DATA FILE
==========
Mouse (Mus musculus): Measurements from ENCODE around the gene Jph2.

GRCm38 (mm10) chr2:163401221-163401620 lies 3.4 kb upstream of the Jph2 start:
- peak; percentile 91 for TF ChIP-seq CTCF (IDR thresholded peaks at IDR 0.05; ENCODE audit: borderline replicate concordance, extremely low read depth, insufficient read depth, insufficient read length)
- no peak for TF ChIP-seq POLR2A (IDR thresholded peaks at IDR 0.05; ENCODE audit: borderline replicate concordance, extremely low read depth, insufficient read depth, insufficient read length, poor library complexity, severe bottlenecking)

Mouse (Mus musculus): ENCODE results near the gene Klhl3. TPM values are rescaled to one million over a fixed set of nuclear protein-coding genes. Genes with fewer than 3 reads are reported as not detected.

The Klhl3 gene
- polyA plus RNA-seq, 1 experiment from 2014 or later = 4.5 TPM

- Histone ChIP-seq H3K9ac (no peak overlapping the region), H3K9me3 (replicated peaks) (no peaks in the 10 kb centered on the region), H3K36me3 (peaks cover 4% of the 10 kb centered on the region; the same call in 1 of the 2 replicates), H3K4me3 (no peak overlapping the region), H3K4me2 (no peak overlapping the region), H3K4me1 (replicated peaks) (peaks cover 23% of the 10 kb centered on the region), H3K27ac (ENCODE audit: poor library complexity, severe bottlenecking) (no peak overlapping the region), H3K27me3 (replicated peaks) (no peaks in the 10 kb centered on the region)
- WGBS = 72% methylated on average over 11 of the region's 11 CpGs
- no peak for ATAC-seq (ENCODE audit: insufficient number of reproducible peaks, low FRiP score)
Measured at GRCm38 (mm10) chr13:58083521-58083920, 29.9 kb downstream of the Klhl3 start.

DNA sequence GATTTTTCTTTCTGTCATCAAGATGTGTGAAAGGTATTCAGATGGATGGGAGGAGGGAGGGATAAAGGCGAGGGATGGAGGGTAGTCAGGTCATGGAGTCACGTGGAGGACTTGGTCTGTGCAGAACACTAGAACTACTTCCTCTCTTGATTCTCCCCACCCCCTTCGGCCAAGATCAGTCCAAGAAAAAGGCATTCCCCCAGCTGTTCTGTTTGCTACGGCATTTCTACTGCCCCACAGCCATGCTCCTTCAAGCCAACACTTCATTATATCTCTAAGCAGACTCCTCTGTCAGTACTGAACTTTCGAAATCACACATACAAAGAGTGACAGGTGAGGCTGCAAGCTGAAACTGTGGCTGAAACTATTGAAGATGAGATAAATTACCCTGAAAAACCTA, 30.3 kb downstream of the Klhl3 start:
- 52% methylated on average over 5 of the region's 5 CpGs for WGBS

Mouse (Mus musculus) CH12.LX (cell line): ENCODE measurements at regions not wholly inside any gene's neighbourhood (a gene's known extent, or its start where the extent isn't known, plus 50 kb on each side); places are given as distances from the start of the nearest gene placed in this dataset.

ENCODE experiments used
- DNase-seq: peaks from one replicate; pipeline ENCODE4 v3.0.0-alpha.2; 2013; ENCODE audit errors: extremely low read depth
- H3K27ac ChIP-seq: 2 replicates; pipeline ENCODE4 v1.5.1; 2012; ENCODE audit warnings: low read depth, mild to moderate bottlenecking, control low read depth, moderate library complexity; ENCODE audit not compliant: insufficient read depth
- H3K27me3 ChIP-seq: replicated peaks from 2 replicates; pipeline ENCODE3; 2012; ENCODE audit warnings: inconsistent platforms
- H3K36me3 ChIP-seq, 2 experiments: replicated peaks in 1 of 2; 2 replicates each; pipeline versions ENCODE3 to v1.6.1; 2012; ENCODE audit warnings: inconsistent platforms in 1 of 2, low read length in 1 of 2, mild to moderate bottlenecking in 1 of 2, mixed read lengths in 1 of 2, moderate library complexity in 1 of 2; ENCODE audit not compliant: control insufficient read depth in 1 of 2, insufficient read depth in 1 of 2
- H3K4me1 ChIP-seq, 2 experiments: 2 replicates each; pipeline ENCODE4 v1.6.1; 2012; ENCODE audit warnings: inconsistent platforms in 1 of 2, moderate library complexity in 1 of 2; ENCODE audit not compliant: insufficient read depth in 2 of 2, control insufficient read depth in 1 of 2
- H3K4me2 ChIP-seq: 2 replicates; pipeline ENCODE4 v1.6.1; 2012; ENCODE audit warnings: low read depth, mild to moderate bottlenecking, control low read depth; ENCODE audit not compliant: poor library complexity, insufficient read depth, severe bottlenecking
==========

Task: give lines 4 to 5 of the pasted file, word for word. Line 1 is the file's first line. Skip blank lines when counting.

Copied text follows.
- no peak for TF ChIP-seq POLR2A (IDR thresholded peaks at IDR 0.05; ENCODE audit: borderline replicate concordance, extremely low read depth, insufficient read depth, insufficient read length, poor library complexity, severe bottlenecking)

Mouse (Mus musculus): ENCODE results near the gene Klhl3. TPM values are rescaled to one million over a fixed set of nuclear protein-coding genes. Genes with fewer than 3 reads are reported as not detected.